This is not the usual corporate anniversary publication in which financial institutions manage to discourage interest in their recent past. It is a set of interwoven histories, published by the Grupo Financiero Popular, on the twenty-fifth anniversary of its centerpiece, the Banco Popular Dominicano. Credit is due the Banco Popular itself for having given an independent historian hroad access to extensive and apparently well-kept papers.

Frank Moya Pons largely accomplishes what he promises in his introduction: the history of the Banco Popular Dominicano, the economic and financial context and the initiatives to deal with it, and finally a history of inspired management. It is much more than an institutional history. We get some clear views of cohesion and dissent in the hoard, of leadership and failure. Moya Pons draws in vivid detail the growth and the exhausting struggle to prevail over political and institutional obstacles in a climate of deteriorating terms of trade. He handles remarkably well the impact of the debt crisis on the Banco Popular, its efforts to cope with it, and the role of the central bank, matters relevant beyond the Dominican context—the author’s reach in these areas contributes to the practical value of his book.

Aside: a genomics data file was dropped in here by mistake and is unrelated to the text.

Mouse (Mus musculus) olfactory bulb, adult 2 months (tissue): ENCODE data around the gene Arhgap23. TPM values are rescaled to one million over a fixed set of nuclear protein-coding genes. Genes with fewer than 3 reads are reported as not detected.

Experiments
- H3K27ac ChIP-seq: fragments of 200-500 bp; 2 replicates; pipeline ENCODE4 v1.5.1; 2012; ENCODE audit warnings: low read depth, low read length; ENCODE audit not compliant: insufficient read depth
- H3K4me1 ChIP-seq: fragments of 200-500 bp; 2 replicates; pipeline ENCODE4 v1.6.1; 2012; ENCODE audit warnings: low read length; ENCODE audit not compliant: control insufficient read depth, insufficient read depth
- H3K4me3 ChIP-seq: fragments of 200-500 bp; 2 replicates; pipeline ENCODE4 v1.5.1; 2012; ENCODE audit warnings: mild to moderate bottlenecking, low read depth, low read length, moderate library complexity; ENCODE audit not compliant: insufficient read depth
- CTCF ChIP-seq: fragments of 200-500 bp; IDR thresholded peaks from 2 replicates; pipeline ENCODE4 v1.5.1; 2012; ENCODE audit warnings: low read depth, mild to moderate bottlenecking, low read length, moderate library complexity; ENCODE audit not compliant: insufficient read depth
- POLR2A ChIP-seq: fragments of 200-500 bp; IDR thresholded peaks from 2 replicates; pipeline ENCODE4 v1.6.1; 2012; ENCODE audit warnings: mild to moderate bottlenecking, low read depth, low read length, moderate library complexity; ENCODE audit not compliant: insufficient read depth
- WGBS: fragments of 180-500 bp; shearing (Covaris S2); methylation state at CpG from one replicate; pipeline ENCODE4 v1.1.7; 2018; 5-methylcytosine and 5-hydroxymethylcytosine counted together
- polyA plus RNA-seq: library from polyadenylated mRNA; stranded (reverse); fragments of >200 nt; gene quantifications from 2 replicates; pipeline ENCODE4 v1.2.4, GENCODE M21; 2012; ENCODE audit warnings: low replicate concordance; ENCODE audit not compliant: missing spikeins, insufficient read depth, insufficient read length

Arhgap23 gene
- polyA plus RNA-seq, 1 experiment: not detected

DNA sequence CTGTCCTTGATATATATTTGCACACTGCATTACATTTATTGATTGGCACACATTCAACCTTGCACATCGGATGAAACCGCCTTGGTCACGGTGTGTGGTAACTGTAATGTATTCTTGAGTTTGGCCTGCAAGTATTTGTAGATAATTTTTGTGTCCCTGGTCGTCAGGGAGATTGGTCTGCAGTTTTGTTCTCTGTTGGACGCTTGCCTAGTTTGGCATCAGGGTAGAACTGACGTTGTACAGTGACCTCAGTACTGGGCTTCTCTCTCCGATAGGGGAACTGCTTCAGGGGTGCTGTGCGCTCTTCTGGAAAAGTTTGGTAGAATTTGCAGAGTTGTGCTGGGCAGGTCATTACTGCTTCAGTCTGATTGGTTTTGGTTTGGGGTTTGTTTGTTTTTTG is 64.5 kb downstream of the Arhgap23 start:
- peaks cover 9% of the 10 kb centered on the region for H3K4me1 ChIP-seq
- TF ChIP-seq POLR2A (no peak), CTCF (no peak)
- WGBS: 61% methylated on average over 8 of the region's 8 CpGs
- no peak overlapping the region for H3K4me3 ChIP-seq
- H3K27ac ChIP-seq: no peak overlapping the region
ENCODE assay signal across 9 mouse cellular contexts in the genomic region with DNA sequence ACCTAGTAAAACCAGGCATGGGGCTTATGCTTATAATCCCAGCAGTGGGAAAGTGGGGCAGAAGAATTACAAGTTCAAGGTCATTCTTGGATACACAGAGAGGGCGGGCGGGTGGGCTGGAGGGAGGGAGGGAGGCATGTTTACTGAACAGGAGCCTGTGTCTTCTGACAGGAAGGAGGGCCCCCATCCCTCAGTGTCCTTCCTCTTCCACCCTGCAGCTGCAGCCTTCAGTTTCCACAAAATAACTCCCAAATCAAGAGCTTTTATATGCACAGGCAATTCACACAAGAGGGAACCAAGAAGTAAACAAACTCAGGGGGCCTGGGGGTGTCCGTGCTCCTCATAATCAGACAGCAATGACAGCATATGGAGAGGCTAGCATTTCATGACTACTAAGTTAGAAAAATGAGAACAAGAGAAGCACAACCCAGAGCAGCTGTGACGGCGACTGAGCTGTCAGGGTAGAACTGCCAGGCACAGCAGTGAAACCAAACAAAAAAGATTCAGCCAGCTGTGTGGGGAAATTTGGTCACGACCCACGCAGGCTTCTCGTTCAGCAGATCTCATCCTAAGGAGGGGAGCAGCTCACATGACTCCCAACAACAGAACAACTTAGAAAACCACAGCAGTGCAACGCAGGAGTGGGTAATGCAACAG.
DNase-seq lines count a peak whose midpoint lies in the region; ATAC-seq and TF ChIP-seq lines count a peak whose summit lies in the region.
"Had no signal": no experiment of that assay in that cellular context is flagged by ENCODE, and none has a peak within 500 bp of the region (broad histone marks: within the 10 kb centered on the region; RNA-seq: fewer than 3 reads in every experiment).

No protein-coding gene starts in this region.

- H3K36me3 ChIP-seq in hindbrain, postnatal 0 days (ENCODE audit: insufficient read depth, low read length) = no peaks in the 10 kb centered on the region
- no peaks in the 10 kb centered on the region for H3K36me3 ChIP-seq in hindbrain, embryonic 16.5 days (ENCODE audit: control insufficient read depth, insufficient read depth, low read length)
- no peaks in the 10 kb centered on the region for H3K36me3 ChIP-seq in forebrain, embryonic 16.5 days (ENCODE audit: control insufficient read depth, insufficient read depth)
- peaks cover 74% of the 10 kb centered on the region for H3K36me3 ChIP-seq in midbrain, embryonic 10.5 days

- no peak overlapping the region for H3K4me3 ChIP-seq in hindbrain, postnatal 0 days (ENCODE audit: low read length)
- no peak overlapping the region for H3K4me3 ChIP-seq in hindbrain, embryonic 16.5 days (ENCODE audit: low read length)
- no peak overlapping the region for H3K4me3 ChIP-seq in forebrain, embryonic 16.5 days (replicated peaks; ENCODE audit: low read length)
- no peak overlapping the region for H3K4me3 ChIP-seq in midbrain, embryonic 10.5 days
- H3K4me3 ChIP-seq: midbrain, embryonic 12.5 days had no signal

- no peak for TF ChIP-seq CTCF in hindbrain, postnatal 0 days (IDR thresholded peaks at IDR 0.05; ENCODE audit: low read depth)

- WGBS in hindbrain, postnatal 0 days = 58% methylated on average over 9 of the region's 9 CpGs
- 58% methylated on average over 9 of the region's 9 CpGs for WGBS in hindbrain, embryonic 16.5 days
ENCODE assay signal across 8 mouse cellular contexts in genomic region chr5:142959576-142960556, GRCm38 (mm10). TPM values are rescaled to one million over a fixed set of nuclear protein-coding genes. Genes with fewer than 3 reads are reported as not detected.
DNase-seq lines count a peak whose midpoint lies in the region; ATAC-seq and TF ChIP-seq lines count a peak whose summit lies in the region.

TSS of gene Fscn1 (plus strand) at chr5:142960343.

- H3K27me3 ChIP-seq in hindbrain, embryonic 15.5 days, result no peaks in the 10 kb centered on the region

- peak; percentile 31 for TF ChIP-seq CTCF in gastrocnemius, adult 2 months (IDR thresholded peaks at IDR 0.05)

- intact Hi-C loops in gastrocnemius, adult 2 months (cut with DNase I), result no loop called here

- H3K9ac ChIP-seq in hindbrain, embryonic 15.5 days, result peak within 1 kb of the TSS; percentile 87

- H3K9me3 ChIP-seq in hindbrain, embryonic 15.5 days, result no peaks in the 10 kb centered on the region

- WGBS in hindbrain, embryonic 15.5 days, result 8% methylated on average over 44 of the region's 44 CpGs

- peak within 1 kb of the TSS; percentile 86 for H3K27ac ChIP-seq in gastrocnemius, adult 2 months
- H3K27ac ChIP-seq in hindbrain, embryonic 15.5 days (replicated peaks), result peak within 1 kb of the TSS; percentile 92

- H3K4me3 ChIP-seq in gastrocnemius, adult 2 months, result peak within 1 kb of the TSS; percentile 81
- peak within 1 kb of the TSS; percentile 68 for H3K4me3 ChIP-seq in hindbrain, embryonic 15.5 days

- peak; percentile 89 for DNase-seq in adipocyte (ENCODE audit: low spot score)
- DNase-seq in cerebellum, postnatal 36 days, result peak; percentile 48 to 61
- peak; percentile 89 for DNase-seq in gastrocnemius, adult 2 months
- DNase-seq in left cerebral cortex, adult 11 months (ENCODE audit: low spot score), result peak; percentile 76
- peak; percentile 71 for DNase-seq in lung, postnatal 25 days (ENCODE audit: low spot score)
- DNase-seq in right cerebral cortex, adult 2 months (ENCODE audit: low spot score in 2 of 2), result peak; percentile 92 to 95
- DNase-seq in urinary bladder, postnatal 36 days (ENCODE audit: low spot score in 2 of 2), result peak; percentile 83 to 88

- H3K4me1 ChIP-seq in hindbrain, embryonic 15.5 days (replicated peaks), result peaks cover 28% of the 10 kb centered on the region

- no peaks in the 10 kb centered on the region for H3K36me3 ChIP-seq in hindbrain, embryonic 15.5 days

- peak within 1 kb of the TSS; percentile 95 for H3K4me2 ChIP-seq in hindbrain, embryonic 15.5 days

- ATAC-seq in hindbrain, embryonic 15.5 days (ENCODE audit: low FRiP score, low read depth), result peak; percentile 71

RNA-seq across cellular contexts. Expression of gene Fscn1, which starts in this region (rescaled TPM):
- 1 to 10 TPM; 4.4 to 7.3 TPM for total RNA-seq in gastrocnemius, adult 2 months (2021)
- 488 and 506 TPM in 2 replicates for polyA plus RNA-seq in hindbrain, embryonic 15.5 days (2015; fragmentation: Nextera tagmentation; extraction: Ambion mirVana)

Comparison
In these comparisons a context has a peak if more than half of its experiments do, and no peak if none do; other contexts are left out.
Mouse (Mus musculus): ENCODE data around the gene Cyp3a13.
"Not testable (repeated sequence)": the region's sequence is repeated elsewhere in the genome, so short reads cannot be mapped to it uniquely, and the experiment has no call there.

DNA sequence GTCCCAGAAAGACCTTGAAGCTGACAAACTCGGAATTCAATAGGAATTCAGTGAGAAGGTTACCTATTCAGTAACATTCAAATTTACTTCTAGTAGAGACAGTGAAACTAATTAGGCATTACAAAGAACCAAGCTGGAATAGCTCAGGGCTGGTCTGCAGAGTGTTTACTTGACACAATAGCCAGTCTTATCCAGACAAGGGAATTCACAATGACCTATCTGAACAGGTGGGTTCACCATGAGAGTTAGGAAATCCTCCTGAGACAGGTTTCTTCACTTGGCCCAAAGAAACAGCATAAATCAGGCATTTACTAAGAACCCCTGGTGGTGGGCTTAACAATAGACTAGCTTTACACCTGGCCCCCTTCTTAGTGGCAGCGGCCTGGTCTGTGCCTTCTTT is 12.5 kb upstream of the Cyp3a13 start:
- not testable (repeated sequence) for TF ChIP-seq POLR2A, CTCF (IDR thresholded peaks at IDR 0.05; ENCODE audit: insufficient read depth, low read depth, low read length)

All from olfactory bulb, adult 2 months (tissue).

While the text is lively and credible, the book could have gained from an analysis of the accounts of the financial institutions. We get only a glimpse of the profitability, which should be measured against inflation, currency rates, and sector averages. How profitable were the other holdings of the group? What about cost of funds against interest and commission income? Size and utilization of facilities with correspondents? Mismatching? Credit facilities by economic sector—how much to group companies? Taxation and cost of operation? For at least some of these questions, the answers should have been available. Finally, the foreign reader likes to see some historical series of macro-economic data, particularly concerning balance of payments, trade, money supply, inflation, and currency rates.